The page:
November 6, 2020
While better than it was, the number of students going to university with disabilities does not compare to the number of students without any form of disability. Something that stands out is the lack of accessibility in accommodation and the learning environment. In 2017, over a quarter of student accommodation providers stated that less than 10 percent of accommodation was fully accessible.
Even with more accommodation and accessible university buildings being developed, the newer accommodation is more expensive. This forces people with disability needs to pay extra. As a student, this is something that is not always an option.
With this in mind, let’s consider how universities can make student lifestyle more inclusive, and some things which are being done.
People with disabilities should not be forced to pay extra due to health conditions or mobility requirements. However, it is promising to note that accommodation providers such as Scape provide wheelchair accessible student housing in London, and offer spacious studios and some fully adapted rooms to cater for disabilities. They also do not charge more for rooms adapted for students with disabilities, making the cost more manageable to cover.
If you are struggling with increased payments due to a disability, such as accommodation adaptations or extra equipment needed to aid study, speaking to the disability services at your university is a great start. There might be action you can take or additional financial support available to stop money being an issue.
If a university is based in a city such as London, accommodation and even university buildings can often be spread out across the city. When advertised, public transport is often cited as a convenient way to travel between the two. However, many tube stations are not wheelchair accessible and even buses in cities can be struggle if they do not have suitable ramp access. Travel time for people with mobility issues can be greatly increased as a result, with a risk of missing classes, or having to wake up extremely early. If you have a disability that already impacts your morning routine, this can become a stressful and tiring experience. Universities should work at ensuring there is accessible student property on or close to campus to reduce the pressure of having to navigate as much public transport.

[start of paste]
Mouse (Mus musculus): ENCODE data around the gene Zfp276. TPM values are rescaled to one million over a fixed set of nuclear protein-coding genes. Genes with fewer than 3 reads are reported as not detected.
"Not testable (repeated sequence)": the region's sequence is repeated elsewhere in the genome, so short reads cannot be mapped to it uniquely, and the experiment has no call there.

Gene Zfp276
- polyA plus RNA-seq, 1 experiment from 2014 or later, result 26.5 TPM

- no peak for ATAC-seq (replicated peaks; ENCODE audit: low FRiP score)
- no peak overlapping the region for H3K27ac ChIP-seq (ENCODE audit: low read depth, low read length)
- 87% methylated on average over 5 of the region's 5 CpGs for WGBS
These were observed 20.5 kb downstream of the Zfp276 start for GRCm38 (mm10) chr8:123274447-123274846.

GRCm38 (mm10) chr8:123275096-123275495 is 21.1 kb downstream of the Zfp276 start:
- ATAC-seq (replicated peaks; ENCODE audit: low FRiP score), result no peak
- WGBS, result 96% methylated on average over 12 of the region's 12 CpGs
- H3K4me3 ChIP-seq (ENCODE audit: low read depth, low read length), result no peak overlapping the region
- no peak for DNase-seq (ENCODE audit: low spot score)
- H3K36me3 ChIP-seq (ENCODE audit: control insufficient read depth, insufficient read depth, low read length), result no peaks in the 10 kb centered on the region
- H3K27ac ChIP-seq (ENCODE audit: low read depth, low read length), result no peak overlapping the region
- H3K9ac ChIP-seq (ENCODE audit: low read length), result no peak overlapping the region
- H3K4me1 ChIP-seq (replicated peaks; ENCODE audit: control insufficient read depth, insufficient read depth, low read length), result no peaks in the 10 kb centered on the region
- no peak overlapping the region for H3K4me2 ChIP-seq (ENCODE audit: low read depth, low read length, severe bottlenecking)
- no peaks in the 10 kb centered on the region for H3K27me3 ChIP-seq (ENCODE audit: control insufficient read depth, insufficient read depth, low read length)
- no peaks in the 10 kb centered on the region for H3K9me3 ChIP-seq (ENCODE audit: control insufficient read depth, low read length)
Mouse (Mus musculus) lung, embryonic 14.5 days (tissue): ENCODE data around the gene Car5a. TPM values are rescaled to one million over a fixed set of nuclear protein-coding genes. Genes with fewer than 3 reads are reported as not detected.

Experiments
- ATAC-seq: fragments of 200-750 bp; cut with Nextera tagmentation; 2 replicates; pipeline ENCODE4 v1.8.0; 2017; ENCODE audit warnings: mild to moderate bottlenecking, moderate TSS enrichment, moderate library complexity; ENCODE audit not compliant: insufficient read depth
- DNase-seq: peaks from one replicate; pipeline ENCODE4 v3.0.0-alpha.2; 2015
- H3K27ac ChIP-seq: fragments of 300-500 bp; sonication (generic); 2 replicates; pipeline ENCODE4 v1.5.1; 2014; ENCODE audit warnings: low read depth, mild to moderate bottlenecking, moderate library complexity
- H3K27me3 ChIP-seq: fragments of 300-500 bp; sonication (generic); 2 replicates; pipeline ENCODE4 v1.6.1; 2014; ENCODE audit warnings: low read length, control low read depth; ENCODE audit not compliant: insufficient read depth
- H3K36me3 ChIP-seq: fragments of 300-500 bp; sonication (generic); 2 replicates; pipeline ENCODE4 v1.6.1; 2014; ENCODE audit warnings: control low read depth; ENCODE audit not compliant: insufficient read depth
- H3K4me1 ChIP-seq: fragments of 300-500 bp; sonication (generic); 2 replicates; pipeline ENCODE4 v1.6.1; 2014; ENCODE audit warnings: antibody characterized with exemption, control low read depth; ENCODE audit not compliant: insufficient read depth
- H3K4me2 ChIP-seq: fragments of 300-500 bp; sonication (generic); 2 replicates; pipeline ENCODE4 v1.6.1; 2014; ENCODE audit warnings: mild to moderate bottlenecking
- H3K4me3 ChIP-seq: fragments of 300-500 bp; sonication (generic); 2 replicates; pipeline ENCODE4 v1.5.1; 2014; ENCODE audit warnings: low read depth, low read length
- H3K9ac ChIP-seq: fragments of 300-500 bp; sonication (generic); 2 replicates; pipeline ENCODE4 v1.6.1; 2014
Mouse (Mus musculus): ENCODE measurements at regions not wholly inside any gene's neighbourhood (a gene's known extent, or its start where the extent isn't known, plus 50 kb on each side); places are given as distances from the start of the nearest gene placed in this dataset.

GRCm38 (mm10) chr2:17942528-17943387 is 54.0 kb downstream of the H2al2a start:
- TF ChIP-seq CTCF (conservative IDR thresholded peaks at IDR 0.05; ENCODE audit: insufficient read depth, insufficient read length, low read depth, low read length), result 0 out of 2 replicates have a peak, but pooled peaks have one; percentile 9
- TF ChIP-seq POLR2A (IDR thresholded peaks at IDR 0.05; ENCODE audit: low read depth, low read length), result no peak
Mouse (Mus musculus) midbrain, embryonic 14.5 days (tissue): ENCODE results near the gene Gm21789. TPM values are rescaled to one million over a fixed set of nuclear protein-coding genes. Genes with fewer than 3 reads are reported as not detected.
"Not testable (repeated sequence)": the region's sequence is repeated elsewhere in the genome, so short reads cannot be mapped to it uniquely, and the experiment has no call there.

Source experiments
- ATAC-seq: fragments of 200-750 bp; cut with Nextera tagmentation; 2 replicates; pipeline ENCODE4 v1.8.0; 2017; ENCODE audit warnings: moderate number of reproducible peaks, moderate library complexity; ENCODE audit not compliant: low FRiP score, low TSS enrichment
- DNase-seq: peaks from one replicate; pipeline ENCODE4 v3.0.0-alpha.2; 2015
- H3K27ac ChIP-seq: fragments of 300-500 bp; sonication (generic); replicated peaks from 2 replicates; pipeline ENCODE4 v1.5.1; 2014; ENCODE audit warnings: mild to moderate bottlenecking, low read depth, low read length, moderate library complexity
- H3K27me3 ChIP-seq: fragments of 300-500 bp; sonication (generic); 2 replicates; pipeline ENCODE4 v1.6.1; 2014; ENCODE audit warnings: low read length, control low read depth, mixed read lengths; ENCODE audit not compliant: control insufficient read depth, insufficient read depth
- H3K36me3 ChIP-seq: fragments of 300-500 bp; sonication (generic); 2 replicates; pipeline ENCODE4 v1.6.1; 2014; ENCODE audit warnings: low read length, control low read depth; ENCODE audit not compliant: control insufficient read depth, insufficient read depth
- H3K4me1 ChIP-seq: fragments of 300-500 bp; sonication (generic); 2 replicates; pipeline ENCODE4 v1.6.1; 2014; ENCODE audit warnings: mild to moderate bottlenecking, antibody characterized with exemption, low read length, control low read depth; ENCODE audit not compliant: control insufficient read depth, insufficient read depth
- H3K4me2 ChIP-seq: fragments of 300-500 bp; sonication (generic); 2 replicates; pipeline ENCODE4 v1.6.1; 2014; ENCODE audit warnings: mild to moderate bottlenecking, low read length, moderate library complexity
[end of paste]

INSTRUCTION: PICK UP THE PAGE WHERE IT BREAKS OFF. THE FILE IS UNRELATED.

While studying your course is a main aspect of going to university, socialising and personal development is an important part of the experience. Places in the wider public domain such as bars and restaurants may not be accessible for everyone. Universities need to offer inclusive socialising spaces so that students can enjoy their free time with friends and not feel left out. Step-free access and spatial awareness are simple ways to make both accommodation and university buildings more accessible.
If you plan to go to university, it is important to do some research first as sadly there is still work that needs to be done, and not everywhere will be totally accessible. Let’s hope that with increasing awareness and more work being done by universities to be more inclusive, enjoying a fully accessible student lifestyle will become possible.